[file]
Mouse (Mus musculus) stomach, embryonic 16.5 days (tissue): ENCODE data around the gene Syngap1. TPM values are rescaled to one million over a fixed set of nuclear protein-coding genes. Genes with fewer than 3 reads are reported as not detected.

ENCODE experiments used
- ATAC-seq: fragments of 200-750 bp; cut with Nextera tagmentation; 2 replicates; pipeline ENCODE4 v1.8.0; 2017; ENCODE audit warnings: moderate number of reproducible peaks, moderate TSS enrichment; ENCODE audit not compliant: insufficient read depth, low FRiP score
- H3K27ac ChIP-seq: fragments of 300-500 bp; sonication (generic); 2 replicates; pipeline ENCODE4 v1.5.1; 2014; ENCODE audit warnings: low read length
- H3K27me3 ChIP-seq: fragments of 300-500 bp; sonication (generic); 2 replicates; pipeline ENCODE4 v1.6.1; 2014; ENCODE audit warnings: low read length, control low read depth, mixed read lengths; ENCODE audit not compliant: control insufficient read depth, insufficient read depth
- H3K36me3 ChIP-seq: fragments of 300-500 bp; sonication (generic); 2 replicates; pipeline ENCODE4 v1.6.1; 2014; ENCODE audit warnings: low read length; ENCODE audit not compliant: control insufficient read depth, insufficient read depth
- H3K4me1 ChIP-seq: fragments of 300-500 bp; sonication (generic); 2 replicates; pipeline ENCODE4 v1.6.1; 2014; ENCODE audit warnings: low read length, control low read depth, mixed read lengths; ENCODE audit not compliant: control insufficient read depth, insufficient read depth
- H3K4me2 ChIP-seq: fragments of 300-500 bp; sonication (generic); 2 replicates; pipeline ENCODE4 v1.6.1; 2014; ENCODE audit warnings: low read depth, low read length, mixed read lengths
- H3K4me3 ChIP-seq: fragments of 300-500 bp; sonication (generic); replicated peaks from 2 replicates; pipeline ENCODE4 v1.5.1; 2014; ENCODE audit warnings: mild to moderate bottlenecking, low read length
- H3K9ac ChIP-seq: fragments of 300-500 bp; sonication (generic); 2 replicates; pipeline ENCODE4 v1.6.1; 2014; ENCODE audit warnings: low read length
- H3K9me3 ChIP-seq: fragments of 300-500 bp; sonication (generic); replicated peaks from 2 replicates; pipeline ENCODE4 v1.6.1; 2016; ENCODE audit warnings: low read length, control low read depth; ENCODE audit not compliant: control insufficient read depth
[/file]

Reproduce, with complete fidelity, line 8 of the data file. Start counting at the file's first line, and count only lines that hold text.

- H3K4me2 ChIP-seq: fragments of 300-500 bp; sonication (generic); 2 replicates; pipeline ENCODE4 v1.6.1; 2014; ENCODE audit warnings: low read depth, low read length, mixed read lengths